• associated with anteroseptal AMI
    • associated with increased mortality because often leads to complete AV block
conduction disturbance43
Conduction Disturbance
  • New LBBB
    • occurs in 5% of pts with AMI
    • associated with high mortality
    • Left posterior hemiblock associated with higher mortality than isolated anterior hemiblock
      • represents larger area of infarction
cardiac failure
Cardiac Failure
  • 15-20% of AMI pts present in some degree of CHF
  • More severe the degree of left ventricular dysfunction, the higher the mortality
    • dependent on the net effect of prior myocardial dysfunction, baseline myocardial hypertrophy, acute myocardial necrosis, & acute reversible dysfunction (“stunned myocardium”)
cardiac failure45
Cardiac Failure
  • B-type natriuretic peptide
    • useful for risk stratification of pts with non ST elevation MI and UA
    • elevated levels of BNP early in the hospital course predict a worse outcome at 30 days
mechanical complications of ami
Mechanical Complicationsof AMI
  • Sudden decompensation of previously stable AMI pt should raise concern of the “mechanical” complication
  • Free wall rupture
    • occurs in 10% of AMI fatalities, usually 1 to 5 days after infarction
    • rupture of LV free wall usually leads to pericardial tamponade and death (>90% of cases)
mechanical complications of ami47
Mechanical Complicationsof AMI
  • NSAIDs, steroids, and late administration of thrombolytics have been linked to an increased likelihood of cardiac rupture
    • however, studies remain contradictory
  • LV hypertrophy appears to be protective
mechanical complications of ami48
Mechanical Complicationsof AMI
  • Rupture of interventricular septum
    • is more often detected clinically than ventricular wall rupture
    • pts have chest pain, dyspnea, sudden appearance of new holosystolic murmur
      • murmur often associated with palpable thrill and best heard at lower left sternal border
    • more common in pts with anterior wall MI and pts with extensive (3 vessel) CAD
mechanical complications of ami49
Mechanical Complicationsof AMI
  • Papillary Muscle Rupture
    • occurs in 1% of pts with AMI
    • more common with inferior wall MI
    • usually occurs 3 to 5 days after AMI
    • occurs with a small to modest sized MI
    • posteromedial m. commonly ruptured
      • receives blood from only one coronary a.
    • present with acute dyspnea, increasing CHF, and new holosystolic murmur consistent with mitral regurgitation
  • Occurs in 10-20% of post-AMI pts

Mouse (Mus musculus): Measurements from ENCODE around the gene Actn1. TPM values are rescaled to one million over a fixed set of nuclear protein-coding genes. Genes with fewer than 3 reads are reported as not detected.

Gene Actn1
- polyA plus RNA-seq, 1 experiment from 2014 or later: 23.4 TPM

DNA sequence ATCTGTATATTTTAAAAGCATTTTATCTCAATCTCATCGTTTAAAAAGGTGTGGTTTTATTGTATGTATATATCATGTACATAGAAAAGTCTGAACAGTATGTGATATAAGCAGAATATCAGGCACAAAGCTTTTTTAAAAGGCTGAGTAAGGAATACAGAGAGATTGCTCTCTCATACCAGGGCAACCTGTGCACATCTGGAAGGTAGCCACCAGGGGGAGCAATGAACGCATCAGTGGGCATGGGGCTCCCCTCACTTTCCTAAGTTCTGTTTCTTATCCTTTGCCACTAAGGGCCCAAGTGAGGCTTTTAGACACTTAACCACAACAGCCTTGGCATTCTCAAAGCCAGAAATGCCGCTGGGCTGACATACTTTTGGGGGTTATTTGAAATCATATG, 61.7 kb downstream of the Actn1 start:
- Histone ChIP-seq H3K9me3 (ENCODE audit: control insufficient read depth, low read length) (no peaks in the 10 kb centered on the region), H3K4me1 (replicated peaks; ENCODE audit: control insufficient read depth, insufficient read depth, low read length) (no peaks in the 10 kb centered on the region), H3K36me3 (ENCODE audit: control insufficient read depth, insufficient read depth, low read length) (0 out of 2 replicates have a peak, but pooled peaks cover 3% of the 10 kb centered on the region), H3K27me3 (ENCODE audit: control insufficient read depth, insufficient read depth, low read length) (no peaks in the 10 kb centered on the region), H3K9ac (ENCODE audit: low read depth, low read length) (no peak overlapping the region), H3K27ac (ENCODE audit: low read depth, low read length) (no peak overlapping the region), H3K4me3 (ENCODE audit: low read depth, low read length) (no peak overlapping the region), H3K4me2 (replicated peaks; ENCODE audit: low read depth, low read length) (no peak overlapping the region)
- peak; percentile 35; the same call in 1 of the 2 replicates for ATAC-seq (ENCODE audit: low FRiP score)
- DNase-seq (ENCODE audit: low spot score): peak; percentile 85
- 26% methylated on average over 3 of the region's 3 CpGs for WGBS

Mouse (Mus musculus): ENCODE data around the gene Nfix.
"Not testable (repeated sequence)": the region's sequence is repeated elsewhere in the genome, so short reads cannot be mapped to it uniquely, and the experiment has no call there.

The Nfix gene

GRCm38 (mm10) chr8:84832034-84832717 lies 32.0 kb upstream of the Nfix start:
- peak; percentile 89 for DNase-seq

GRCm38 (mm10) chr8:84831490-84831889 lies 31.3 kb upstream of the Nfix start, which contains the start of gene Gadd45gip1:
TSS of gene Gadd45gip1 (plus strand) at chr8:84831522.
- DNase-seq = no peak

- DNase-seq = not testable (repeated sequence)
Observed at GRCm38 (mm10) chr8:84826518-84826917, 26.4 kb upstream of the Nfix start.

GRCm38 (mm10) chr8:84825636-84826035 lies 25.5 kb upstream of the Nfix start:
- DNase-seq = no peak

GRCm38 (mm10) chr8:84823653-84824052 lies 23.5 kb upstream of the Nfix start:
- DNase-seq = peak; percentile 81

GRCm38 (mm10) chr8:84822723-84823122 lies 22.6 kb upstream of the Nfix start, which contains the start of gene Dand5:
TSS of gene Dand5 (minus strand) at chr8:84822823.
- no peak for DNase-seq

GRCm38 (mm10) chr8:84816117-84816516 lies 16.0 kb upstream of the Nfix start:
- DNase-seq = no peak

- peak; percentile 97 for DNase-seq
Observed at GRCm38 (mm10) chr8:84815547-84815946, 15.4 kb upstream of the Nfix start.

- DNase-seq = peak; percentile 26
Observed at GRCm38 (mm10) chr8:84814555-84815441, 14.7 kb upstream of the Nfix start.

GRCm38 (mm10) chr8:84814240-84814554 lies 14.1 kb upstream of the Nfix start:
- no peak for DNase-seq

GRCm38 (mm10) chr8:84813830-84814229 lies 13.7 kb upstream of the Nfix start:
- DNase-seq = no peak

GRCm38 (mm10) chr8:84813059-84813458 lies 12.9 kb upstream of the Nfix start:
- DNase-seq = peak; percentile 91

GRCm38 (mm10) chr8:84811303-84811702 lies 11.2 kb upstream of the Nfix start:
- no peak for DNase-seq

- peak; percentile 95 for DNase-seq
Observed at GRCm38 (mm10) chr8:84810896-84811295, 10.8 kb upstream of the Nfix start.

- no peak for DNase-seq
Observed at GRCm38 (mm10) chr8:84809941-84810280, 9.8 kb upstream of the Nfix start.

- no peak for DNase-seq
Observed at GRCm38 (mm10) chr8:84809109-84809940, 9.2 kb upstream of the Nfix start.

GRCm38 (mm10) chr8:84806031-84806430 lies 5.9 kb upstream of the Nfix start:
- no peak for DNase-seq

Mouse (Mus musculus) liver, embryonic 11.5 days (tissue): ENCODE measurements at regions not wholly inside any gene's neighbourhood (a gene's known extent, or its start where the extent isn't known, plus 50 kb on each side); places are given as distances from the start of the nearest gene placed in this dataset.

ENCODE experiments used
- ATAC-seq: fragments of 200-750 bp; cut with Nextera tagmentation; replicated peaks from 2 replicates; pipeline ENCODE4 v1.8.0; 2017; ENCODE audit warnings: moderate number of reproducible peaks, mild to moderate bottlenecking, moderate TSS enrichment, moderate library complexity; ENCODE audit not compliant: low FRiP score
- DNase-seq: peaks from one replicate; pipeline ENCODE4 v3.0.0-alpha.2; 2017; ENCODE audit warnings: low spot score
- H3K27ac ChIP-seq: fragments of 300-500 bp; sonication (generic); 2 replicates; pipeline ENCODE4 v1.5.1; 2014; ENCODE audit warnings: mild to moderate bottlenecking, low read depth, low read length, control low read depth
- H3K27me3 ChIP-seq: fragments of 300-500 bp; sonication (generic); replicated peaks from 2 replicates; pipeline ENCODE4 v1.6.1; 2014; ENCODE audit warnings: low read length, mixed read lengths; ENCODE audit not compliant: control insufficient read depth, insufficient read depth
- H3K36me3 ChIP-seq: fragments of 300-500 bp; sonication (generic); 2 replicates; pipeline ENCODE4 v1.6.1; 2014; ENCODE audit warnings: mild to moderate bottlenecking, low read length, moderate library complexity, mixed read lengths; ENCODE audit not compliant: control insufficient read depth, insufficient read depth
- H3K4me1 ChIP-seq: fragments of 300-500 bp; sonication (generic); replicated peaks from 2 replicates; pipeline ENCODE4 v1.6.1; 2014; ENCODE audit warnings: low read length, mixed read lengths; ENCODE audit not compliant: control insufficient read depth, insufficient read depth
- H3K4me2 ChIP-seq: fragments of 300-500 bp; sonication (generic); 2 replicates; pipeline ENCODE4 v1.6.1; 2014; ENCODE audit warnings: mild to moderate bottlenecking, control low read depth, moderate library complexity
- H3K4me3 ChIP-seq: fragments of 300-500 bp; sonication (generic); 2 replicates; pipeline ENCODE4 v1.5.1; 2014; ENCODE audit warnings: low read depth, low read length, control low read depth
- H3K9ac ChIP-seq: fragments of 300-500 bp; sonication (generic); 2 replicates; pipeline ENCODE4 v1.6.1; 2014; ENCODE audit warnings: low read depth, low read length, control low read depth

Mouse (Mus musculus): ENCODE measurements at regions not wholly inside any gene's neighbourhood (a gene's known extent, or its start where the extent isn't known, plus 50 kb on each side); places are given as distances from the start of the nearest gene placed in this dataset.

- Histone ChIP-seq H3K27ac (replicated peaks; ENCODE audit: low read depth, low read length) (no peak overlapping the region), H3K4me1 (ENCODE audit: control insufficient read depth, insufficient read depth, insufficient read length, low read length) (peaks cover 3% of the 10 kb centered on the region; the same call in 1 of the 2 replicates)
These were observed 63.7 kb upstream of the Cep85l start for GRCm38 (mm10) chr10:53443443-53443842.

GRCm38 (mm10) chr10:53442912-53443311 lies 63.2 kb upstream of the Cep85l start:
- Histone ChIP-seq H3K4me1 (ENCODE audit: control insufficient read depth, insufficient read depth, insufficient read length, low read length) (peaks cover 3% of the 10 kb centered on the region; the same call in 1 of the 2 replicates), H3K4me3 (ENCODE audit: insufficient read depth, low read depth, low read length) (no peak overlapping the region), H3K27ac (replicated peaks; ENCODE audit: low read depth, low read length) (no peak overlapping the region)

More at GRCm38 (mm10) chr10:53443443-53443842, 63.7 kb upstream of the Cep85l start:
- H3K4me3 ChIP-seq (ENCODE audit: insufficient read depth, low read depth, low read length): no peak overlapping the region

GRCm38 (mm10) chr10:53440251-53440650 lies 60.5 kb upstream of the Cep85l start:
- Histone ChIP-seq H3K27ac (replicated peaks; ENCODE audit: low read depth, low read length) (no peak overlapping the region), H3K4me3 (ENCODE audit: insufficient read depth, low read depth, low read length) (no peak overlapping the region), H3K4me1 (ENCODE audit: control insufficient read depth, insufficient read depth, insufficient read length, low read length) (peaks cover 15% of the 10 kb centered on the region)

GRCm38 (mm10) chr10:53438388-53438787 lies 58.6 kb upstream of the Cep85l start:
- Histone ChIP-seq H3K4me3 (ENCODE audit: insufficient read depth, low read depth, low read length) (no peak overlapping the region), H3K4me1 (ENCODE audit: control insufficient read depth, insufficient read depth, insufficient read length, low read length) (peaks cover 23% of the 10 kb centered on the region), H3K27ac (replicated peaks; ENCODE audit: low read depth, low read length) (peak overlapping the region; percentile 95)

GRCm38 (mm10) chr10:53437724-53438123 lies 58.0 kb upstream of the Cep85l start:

• more common with transmural MI
  • usually occurs 2-4 days after AMI
  • Pericardial friction rubs detected more often with inferior wall and right ventricular infarcts
  • Pericardial effusions may also be present; may take months to resorb
Dressler Syndrome
    • post AMI syndrome
    • occurs 2 to 10 weeks after AMI
    • pts presents with chest pain, fever, and pleuropericarditis
right ventricular infarction
Right Ventricular Infarction
  • Usually seen as a complication of an inferior infarction
    • approximately 30% of inferior wall MI involve the RV
  • Presence of RV infarction is associated with significant increase in mortality and cardiovascular complications
other complications
Other Complications
  • Left ventricular thrombus formation
  • arterial embolization
  • venous thrombus
  • pulmonary embolism
  • postinfarction angina
  • infarct extension
    • **these are diagnoses to think about when a pt presents to the ER after recent discharge from the hospital
postprocedure chest pain
Postprocedure Chest Pain
  • Pts who present with symptoms of ACS shortly after angioplasty or stent placement should be assumed to have abrupt vessel closure
  • Subacute thrombotic occlusion after stent placement occurs in approximately 4% of pts 2 to 14 days after procedure
    • this less common than closure after angioplasty
Pts with chest pain syndromes after CABG
    • may have abrupt vessel closure
    • symptoms of recurrent ischemia can be confused with post-AMI pericarditis
  • All patients with acute chest pain need to be evaluated for the possibility of ACS
    • pts are admitted to appropriate level of care depending on their risks
  • Results of prior cardiac catheterization are very useful for risk stratification
cardiac cath results
Cardiac Cath Results
  • pts with previously documented minimal stenosis (<25%) or normal coronary arteriograms have excellent long-term prognosis
    • more than 90% of these pts are free from MI 10 yrs later
  • a recent cardiac cath (within last 2 yrs) with normal or minimally diseased vessels almost eliminates the possibility of ACS due to atherosclerosis
    • doesn’t eliminate vasospasm or small vessel dz
stress tests results
Stress Tests Results
  • When pts complete all stages of the stess protocol, have no ECG changes and normal imaging studies, exercise testing can r/o acute ischemic syndromes with sensitivities b/w 80-90%
  • If all criteria are not met, stress test have poor sensitivity
  • 1. Which of the following is false about new RBBB?
    • a. Occurs in 2% of AMI pts
    • b. Occurs most commonly with inferior wall MI
    • c. Often leads to complete AV block
    • d. Associated with increased mortality
  • 2. True or False: Inferior wall MI can result from occlusion of left circumflex a. or RCA
  • 3. True or False: Left ventricular free wall rupture occurs in 10% of AMI fatalities usually 3-4 weeks after initial infarct
  • 4. True or False: B type natriuretic peptide has a high specificity in diagnosing CHF
  • 5. True or False: Reproducible chest wall pain rules out ACS.
  • Answers: B, true, false, false, false
  • Tintinalli, J. “Emergency Medicine: A Comprehensive Study Guide.” 6th edition. pg. 343-351.
  • Ma, O.J. and David Cline. “Emergency Medicine: Just the facts.” 2nd edition. pg. 91-97.
  • Rivers, C. “Preparing for the Written Board Exam in Emergency Medicine.” 4th edition. pg. 60-76.